Lloydminster City Council discussed buying numerous streetlights across the city as a long term cost saving measure.
At the December 7th GPC meeting, the idea was first presented of buying up 75 streetlights from ATCO, making the city in charge of their running, maintenance and overall upkeep. ATCO would still provide the electrical services.
Buying up the lights would cost the City $30,969.08, with approximately $10,000 in wiring alternations needed for 13 of them and another $10,500 to bring in cost run meters on seven more, which could determine eligibility for lower costs based on demand.
City Administration notes that by buying the lights though, they would save $2,680 a month by not having to pay ATCO to own or maintain the lights.
Mayor Gerald Aalbers says he thinks its a wise investment, as the saved costs would break even on the purchase within two years.
“We’re going to have to look for some money in reserves to make that happen, if council so chooses, but I think the economics is there. At 23 months [for] payback, I think most business people would grab that pretty much quickly.”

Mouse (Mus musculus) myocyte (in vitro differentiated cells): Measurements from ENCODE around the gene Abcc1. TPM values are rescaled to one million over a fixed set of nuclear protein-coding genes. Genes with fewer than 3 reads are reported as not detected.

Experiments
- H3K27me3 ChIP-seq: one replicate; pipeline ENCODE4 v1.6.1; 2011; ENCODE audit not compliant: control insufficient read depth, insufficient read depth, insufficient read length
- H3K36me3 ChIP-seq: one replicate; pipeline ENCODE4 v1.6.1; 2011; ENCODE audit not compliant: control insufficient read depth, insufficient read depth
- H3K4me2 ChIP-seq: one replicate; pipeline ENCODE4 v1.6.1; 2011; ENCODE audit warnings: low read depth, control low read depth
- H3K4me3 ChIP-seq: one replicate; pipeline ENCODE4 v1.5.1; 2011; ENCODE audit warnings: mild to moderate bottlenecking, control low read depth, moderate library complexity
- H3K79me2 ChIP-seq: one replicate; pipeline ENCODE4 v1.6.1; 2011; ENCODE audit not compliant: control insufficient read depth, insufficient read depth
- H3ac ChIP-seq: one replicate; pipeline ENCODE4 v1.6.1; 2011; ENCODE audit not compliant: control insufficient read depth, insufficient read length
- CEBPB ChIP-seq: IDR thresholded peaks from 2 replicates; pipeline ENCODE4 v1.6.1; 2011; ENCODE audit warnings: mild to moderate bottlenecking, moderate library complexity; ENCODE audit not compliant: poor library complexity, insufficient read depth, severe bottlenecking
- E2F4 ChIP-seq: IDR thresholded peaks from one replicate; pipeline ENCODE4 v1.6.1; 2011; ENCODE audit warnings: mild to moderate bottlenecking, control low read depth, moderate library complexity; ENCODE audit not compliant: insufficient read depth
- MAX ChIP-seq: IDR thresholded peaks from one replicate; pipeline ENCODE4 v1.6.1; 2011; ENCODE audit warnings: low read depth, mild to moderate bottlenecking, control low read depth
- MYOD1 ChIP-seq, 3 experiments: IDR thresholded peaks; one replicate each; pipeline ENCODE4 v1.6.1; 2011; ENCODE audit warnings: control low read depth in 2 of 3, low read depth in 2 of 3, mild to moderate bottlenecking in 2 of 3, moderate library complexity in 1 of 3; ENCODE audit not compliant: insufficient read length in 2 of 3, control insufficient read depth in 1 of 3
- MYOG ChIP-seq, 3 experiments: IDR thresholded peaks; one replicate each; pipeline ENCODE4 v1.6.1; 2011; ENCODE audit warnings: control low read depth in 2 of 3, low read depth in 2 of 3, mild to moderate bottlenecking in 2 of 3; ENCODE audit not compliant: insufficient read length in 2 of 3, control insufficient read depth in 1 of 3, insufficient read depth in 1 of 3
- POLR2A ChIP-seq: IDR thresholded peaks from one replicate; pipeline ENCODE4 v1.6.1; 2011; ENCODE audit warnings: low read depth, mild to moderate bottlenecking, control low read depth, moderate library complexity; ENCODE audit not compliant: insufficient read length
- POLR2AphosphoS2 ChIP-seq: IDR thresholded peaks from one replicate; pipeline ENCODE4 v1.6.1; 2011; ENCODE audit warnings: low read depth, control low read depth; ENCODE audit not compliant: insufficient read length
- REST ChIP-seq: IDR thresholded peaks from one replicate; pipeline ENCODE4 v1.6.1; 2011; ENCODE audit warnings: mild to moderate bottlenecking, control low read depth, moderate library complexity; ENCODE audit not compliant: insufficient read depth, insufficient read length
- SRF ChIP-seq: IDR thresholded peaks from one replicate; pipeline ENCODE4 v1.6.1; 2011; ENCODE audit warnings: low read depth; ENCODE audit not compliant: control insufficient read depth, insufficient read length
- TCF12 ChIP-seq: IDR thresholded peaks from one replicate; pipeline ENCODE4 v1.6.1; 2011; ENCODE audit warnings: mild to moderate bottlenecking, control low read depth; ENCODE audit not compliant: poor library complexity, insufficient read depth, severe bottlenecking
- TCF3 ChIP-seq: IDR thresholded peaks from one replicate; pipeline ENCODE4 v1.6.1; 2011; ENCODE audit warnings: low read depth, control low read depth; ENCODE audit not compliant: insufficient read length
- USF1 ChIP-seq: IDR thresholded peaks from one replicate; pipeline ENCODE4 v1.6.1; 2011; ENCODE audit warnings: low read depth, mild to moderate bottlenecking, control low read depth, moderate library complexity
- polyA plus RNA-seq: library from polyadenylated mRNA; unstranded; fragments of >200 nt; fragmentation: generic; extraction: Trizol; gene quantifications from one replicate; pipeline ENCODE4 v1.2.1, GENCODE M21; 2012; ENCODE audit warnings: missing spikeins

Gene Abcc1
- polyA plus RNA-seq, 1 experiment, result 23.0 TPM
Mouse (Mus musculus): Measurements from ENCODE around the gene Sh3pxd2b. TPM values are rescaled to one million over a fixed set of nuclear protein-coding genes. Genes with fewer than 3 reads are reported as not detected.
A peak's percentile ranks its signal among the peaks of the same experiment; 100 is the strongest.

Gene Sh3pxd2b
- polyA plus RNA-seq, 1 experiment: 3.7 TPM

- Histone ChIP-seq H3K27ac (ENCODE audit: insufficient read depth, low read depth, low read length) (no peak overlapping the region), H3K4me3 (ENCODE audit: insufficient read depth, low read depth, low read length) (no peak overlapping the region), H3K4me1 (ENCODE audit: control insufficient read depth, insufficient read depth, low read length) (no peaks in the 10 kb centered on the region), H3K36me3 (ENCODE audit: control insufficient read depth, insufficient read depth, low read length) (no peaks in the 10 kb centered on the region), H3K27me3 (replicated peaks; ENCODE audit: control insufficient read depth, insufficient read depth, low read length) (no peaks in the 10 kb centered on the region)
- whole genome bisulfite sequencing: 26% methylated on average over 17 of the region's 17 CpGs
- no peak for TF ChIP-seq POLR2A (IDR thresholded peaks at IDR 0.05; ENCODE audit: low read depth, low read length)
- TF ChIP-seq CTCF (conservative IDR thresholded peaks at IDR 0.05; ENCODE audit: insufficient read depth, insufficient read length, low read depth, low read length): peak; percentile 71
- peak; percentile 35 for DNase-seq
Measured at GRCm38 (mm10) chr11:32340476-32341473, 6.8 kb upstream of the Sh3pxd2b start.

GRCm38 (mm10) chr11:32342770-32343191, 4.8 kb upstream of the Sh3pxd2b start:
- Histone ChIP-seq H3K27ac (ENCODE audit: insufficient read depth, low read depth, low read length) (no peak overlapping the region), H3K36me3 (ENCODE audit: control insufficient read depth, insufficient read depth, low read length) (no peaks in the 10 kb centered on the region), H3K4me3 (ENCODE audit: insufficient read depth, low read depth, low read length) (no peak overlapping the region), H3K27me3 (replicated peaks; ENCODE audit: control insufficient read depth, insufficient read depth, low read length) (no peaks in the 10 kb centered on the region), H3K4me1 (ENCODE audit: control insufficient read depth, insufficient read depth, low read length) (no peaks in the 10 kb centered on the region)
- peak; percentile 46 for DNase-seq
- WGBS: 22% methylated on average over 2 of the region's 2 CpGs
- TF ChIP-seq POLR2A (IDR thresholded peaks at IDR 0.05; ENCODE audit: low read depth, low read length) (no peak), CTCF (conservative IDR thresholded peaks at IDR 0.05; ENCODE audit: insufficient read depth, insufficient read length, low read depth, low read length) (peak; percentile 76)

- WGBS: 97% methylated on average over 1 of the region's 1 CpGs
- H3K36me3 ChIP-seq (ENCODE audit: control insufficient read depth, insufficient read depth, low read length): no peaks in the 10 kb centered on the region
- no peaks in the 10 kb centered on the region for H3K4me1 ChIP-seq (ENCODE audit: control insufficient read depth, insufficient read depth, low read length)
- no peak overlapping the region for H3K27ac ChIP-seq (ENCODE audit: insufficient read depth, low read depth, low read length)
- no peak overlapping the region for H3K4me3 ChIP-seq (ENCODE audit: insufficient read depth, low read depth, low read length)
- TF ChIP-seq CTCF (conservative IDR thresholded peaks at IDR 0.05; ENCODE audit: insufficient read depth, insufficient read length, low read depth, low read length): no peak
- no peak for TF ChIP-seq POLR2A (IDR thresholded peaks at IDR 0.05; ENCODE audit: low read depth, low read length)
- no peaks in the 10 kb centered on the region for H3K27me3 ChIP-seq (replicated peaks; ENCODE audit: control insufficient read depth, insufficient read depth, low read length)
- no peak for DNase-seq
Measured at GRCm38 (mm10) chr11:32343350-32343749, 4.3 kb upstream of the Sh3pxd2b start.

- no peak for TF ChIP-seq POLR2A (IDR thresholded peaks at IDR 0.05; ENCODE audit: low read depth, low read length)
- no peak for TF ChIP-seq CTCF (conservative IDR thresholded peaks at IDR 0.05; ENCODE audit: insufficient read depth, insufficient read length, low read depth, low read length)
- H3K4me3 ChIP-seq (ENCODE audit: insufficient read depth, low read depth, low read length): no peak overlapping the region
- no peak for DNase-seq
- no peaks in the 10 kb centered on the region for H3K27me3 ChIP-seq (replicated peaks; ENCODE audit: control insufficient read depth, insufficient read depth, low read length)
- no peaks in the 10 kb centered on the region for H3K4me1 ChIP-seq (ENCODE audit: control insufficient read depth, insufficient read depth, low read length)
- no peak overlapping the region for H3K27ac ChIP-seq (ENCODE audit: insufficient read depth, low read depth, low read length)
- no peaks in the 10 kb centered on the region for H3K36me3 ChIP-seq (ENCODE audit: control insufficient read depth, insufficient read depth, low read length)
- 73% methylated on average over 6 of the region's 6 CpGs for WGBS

Councilors did have some early contributions to the concept at the meeting. Johnathan Torresan suggested that while many of the new ATCO LED lights still have almost all of their predicted 25 year lifespan still ahead of them, the City could look at gradually putting money aside for replacement costs, which come at $500 per bulb for the streetlights.
“My comment was more around making sure we have something put away at some point, and maybe doing that over time would be good, because they’re likely all going to experience failure, or be end of life cycle at the same time. So, to avoid having a substantial bill at the completion of that, we may have to consider how we’re going to pay for their replacement in the future.”
When it comes to upkeep or repairs, if the City were to buy the lights, they would still have the option of hiring ATCO. Or, as an alternative, they could go to another company that could provide a more cost effective rate.
Councilor Aaron Buckingham says that he would look to provide opportunities for local companies to pick up these jobs if this were to go ahead.
“I think that any time you have a chance for local people to bid on these projects, it’s important. It remains to be seen whether we need to do that, all of these lights were changed over in the last year or so to the LEDs, so it may not be a problem for years to come, but I want to make sure we’re always considering that local factor.”
As this was discussed in a GPC meeting, the idea will be brought back to be further evaluated during a City Council regular meeting.